5. “I hate dealing with customer problems, and I can’t get anything done for all the problems people bring me everyday.” This is a very valid point and almost every owner has this thought at one time or another (sometimes many times in one day!!!). However, does it make sense that hiring another person who has no idea how you think or what you want will solve this problem? If we are already having trouble buying inventory, we just reduced our car-buying money by the amount of the manager’s salary, so sales may drop at the same time we need them to go up to cover the added expense. If you don’t like to handle customer problems, then you can teach your current staff to handle many of these issues before they get to you. You may have to set up some penalty for situations where the customer demands to talk to you about the problem, because the employee mishandled it, assuming the customer has a valid issue or is a valued customer. Ask yourself, “Who handles all these problems when I’m gone to a conference or on vacation”? Does your company fold up when you leave? If it did, the problem is sitting in your seat. You have to train your staff how to think through a problem and what the guidelines are in your company. If the company did just fine while you are gone, the problem is still sitting in your seat. If they are able to make good decisions when I’m gone, then what changed when I came back? ME.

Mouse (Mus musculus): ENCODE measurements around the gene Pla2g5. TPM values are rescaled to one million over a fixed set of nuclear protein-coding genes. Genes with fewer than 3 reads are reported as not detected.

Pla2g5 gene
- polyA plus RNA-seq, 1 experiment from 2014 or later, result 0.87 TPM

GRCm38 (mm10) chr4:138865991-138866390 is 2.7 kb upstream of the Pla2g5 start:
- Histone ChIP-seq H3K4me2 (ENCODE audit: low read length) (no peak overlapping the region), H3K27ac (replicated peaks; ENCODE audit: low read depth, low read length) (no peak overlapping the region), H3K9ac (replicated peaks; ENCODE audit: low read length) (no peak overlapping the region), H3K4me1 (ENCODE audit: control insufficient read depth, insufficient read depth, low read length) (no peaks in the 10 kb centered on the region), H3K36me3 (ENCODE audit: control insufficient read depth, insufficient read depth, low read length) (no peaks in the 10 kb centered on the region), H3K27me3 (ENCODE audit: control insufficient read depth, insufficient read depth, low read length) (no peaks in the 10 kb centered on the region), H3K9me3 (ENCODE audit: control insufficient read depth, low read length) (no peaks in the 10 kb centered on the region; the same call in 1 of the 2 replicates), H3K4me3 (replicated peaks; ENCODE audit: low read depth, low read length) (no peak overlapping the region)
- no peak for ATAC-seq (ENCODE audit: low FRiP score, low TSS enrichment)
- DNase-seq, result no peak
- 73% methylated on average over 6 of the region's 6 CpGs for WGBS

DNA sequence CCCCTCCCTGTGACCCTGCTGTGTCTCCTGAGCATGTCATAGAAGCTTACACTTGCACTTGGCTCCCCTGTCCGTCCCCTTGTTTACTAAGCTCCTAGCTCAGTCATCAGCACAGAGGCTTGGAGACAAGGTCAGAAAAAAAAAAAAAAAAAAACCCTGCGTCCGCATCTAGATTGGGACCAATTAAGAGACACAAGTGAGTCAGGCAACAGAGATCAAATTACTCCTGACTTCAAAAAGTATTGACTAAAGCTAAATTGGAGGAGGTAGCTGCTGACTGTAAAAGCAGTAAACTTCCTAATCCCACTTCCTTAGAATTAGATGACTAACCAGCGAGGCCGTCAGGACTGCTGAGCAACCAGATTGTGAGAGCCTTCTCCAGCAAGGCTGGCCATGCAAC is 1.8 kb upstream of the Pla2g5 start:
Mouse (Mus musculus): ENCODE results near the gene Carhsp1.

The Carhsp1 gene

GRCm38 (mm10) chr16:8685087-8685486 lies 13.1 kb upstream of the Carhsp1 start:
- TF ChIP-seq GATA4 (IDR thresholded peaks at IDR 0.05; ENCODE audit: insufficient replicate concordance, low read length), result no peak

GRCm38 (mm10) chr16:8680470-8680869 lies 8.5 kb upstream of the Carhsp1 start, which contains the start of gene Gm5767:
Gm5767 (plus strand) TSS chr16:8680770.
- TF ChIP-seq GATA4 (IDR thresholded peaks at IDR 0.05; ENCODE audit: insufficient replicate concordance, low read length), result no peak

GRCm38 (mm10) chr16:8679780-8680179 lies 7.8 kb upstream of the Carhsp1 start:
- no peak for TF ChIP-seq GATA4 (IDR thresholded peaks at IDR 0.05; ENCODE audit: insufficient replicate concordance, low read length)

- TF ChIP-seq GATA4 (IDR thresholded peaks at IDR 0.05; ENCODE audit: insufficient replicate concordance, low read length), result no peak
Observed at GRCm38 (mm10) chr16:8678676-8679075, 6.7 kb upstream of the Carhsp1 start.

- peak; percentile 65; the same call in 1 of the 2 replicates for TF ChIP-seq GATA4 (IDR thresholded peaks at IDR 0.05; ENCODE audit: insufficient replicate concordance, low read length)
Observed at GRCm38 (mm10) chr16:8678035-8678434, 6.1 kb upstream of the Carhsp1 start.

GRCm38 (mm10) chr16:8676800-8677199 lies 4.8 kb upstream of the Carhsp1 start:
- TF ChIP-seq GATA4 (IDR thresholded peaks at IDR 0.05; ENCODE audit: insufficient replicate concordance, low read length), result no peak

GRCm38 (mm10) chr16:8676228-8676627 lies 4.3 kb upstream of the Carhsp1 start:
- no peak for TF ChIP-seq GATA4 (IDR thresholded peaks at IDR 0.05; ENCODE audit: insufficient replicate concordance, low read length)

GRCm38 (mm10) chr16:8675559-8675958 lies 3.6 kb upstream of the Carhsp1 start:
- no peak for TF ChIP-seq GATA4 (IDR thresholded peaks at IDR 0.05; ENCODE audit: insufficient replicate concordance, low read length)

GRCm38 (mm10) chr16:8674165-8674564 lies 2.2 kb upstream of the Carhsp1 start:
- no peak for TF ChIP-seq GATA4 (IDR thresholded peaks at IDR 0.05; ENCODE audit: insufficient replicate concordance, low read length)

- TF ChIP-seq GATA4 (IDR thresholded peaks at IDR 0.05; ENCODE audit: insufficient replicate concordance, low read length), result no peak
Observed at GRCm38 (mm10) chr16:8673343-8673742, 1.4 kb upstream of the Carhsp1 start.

6. “I want more time off or the company has grown to the point I can’t handle all the issues.” If you are to the point in your life where you want to enjoy travel, golf, time with family or whatever you like to do, then a manager may be a good investment if their pay will not reduce your ability to grow. The problem is finding someone who can fill our shoes or actually wears bigger shoes than us. I have seen many attempts at finding a good manager and more failures than successes. This is a major issue for companies like Wal-mart, Lowe’s or even LKQ, so why would it be any different for smaller companies? Here’s my opinion: “The best source for a manager of the future is the employee of today.” Using lead people will show you who has the potential to advance to the next level. This means it takes time to develop the right person. Therefore, we have to be prepared to spend some time with our “leads” if we want to be able to leave. If we do a good job of this, everything will work just as well when we are gone as when we are at the shop. This works for having more time off and to insure the growth of the company.
The bottom line is, and has always been, that our best source of management comes from within, not by hiring someone. Is this always true? NO! There are some excellent managers out there who were actually hired from other industries. However, the odds are overwhelmingly in favor of you finding the best people for the future by hiring intelligent, motivated people for each and every job in the company. I have had three recycling businesses, and I sold two of them to the managers of those companies. Both started as employees and grew into the ownership of the business. I wish it was simpler and quicker, but in the long run, the process can provide an immense sense of satisfaction when you develop your key employees from the group of people you spotted as having potential and had the foresight to hire and train.